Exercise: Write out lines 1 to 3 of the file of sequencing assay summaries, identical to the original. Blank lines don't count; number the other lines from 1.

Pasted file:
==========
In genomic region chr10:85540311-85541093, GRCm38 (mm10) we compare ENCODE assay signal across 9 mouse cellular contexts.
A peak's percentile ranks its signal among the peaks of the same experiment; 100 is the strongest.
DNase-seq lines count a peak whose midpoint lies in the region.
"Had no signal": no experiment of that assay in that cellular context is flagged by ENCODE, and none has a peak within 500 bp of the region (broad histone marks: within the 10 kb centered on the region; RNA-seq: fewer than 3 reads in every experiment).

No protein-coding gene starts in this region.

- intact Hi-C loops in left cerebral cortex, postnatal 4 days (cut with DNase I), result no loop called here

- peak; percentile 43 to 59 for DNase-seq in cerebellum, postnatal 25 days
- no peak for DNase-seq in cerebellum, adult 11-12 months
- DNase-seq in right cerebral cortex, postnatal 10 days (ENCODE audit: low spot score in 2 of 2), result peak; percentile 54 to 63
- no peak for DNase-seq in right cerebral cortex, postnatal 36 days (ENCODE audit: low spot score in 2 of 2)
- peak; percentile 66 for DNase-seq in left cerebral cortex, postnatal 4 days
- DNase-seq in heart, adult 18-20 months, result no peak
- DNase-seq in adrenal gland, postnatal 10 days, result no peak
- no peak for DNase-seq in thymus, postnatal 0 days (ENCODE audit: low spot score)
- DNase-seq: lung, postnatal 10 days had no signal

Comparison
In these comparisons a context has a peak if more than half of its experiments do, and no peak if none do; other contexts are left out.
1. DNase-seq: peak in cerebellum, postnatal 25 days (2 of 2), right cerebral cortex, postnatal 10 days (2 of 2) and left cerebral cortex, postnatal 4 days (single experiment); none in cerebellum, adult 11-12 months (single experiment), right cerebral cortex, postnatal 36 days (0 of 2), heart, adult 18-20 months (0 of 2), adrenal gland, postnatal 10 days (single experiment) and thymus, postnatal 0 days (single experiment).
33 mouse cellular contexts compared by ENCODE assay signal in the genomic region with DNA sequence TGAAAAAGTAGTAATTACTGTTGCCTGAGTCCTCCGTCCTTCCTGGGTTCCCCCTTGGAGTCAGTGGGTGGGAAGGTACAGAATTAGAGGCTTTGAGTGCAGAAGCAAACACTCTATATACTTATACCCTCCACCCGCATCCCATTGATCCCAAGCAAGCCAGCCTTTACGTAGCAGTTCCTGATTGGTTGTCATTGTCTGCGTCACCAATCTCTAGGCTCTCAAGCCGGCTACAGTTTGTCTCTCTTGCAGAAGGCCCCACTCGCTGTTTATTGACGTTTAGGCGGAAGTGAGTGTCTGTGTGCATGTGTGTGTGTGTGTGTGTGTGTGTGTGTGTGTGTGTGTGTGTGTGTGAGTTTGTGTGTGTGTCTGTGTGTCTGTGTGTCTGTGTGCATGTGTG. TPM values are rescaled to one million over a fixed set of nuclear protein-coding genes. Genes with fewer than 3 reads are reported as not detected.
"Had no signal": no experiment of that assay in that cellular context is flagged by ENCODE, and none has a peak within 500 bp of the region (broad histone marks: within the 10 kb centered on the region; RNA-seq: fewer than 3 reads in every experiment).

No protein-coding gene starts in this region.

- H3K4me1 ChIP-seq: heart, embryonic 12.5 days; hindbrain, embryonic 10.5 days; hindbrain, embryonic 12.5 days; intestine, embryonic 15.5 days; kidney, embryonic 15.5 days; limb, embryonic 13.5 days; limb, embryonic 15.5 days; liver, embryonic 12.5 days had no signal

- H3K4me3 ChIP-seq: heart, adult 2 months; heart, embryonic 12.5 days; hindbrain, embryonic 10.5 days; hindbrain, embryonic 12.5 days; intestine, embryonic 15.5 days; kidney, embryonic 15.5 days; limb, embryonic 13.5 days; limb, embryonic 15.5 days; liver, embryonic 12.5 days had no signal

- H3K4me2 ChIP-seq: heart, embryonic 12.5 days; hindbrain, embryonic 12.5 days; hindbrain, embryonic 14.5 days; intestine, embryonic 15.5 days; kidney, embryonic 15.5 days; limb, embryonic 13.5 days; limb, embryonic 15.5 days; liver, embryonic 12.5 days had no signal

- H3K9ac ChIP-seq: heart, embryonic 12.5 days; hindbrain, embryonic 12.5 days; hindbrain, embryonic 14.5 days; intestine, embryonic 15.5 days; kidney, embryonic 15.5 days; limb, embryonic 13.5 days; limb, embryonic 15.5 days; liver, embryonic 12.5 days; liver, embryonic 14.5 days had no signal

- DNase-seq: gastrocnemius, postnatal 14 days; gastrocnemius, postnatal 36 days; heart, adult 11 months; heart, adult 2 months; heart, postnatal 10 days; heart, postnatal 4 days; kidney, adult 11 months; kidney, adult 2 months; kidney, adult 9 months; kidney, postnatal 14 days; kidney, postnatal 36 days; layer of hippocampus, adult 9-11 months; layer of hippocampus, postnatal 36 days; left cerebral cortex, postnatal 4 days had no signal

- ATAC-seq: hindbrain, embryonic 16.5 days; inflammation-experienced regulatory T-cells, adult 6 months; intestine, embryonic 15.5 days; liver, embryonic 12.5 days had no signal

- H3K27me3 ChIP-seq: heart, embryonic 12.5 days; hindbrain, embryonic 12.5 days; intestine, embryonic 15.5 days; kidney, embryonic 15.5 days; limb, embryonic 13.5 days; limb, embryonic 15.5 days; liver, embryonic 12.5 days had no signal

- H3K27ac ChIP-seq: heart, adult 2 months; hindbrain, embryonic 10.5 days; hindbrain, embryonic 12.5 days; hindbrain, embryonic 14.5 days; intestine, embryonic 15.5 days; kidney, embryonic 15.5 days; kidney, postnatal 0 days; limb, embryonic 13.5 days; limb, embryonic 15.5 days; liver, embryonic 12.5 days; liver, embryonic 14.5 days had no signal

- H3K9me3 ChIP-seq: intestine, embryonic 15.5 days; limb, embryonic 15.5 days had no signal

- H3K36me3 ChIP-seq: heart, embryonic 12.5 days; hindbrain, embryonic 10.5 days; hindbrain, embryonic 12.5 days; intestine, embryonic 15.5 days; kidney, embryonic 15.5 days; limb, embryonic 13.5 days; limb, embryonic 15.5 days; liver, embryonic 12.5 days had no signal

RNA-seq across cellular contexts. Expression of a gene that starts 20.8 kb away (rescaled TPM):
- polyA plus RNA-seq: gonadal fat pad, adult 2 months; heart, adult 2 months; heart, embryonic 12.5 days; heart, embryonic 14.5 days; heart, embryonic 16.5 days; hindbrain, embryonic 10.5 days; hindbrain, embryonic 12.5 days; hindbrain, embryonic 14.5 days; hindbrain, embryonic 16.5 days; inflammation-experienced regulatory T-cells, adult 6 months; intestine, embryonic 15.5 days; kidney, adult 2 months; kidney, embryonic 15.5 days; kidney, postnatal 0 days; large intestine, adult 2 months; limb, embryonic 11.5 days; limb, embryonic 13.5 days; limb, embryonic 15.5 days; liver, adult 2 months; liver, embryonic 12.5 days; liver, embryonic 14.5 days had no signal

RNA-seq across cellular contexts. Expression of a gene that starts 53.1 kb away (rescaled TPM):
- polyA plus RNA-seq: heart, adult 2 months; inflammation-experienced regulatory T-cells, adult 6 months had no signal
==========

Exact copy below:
In genomic region chr10:85540311-85541093, GRCm38 (mm10) we compare ENCODE assay signal across 9 mouse cellular contexts.
A peak's percentile ranks its signal among the peaks of the same experiment; 100 is the strongest.
DNase-seq lines count a peak whose midpoint lies in the region.